The bullet-riddled body of Lago, 30, assistant editor-in-chief of Radio Yopougon, a community station, was found in a mass grave in Yopougon, the largest neighborhood in Abidjan and a stronghold of former president Laurent Gbagbo, according to the Ivorian Committee for the Protection of Journalists and CPJ sources.
Yopougon was a battleground between Gbagbo fighters and the Republican Forces of the Ivory Coast that had allied with presidential rival Alassane Ouattara during a five-month struggle for power following the disputed November 2010 election. The Republican Forces (known by the French acronym FRCI) ransacked Lago’s station after seizing Yopougon in May, a month after ousting Gbagbo with the backing of French forces, the Ivorian journalist group said. Radio Yopougon was known for backing Gbagbo.
FRCI fighters publicly executed Lago and four other people accused of being Gbagbo militiamen on May 8, according to two eyewitnesses to the killing who spoke to CPJ on condition of anonymity for fear of reprisal. About 35 FRCI fighters aboard 4-by-4 trucks raided Lago’s home that day and forced him and five other men to kneel on the street at gunpoint under interrogation, according to the witnesses whose accounts were broadly corroborated by local journalists. The fifth man managed to escape, but the fighters opened fire on Lago and four others before driving away, the witnesses said. When the fighters returned later to find the journalist still alive, they killed him, the witnesses said.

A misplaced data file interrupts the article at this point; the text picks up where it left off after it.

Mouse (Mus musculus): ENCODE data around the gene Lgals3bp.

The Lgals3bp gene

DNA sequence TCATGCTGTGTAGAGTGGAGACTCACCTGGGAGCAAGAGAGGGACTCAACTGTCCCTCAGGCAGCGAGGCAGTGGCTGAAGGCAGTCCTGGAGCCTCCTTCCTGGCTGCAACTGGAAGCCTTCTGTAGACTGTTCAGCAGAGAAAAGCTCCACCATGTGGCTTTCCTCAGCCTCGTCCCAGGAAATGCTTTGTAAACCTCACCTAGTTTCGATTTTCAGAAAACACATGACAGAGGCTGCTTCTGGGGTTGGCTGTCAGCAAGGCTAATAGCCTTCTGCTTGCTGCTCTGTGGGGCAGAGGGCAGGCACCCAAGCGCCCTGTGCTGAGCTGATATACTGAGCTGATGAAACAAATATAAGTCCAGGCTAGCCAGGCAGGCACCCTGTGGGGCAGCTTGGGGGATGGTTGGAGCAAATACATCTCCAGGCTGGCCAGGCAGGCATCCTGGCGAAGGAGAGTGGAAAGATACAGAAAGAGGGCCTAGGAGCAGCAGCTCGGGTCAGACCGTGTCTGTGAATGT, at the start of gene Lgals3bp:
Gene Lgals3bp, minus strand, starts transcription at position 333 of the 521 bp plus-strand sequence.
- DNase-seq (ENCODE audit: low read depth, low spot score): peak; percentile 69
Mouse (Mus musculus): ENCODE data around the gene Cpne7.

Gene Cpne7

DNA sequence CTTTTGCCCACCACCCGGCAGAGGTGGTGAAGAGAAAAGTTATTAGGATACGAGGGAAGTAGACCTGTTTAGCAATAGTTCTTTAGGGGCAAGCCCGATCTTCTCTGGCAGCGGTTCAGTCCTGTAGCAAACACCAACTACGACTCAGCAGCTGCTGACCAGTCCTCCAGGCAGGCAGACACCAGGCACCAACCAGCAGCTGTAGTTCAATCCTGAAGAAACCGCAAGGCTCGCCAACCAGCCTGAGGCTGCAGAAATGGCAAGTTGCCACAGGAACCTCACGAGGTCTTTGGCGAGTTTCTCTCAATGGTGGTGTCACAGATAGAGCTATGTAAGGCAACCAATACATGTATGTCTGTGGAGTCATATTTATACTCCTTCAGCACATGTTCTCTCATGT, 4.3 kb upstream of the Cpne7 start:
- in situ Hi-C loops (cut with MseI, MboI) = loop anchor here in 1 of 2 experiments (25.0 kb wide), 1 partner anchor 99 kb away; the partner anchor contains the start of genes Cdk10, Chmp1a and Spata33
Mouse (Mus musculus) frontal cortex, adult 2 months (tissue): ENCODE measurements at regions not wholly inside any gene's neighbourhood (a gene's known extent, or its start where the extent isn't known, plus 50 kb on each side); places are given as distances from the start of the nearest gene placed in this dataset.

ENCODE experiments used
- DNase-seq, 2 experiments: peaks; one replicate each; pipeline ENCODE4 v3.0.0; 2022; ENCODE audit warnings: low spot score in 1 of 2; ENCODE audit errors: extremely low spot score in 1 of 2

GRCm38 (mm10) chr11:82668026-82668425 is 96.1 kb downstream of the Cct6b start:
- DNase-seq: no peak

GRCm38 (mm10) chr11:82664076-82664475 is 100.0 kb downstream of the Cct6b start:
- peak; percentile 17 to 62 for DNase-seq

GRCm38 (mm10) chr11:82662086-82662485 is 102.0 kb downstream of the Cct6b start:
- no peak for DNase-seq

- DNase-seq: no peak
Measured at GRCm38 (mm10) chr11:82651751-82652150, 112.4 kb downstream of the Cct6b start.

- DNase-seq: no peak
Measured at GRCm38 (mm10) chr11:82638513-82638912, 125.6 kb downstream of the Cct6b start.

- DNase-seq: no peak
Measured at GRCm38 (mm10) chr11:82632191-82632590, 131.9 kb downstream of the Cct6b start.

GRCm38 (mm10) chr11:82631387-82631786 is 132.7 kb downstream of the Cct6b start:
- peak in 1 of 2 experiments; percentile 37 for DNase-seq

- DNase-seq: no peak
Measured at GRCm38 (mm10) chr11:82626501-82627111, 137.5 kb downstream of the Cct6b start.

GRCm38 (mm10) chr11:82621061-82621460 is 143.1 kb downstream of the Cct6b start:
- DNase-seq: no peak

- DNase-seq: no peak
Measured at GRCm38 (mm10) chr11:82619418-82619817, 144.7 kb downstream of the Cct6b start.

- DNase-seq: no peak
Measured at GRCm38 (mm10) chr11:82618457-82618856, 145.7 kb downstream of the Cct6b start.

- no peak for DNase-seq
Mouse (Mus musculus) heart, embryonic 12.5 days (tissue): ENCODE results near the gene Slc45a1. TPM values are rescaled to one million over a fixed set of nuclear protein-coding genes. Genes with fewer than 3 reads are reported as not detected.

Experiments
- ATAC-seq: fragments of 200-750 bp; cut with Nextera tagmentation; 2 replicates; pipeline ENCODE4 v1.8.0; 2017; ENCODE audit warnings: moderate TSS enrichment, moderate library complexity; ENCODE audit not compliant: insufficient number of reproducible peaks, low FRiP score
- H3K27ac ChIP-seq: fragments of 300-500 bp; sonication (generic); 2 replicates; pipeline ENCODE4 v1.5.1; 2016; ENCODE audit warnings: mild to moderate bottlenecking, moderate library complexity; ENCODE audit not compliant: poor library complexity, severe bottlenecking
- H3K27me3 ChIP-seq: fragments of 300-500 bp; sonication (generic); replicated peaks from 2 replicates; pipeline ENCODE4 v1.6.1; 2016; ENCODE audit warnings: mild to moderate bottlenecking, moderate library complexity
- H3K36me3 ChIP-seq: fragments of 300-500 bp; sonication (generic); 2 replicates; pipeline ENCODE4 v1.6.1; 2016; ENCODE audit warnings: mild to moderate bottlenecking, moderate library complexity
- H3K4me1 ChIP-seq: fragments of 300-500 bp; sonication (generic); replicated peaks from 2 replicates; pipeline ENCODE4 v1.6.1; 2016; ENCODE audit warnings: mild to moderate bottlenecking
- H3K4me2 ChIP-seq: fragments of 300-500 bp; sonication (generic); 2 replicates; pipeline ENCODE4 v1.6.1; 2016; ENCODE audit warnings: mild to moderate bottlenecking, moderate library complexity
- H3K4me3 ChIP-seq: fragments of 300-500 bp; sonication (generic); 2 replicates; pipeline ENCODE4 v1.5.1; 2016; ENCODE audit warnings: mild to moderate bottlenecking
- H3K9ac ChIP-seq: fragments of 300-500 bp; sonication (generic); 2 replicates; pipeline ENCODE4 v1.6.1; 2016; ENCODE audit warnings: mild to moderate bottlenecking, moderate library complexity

Local journalists told CPJ that Lago was known for his moderation. He had worked for both pro-Ouattara and pro-Gbagbo media outlets. A father of two, he was the secretary-general of the Organization of Professional Journalists of Ivory Coast.
CPJ has concluded that FRCI forces targeted Lago because of his public profile as a journalist with a media outlet whose management was favorable to Gbagbo. The Ouattara government has made no arrests in the murder.